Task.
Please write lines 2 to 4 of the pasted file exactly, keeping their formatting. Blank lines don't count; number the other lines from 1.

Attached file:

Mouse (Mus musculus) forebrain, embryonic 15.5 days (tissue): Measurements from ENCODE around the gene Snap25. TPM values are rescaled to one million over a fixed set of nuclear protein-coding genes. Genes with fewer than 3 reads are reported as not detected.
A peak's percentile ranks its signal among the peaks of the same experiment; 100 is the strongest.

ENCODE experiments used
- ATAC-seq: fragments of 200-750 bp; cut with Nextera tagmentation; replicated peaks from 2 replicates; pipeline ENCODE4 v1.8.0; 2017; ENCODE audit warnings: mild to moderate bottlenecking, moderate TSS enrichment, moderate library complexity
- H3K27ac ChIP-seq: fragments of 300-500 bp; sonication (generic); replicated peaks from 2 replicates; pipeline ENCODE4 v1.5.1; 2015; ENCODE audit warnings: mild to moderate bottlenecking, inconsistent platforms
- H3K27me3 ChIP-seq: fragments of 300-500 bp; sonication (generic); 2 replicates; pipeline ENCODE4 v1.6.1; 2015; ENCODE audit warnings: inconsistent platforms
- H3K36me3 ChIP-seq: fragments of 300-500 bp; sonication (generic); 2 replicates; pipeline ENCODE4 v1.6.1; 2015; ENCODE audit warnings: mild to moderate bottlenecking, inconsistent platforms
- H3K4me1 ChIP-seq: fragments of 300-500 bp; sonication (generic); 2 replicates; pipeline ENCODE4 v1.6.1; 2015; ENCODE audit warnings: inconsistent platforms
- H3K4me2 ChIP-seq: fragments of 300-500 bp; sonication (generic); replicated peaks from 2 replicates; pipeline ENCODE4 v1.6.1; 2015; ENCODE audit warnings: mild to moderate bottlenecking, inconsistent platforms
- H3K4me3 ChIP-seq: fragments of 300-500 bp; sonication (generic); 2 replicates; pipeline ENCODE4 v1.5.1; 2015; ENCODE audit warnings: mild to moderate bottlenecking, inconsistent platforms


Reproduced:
A peak's percentile ranks its signal among the peaks of the same experiment; 100 is the strongest.

ENCODE experiments used
- ATAC-seq: fragments of 200-750 bp; cut with Nextera tagmentation; replicated peaks from 2 replicates; pipeline ENCODE4 v1.8.0; 2017; ENCODE audit warnings: mild to moderate bottlenecking, moderate TSS enrichment, moderate library complexity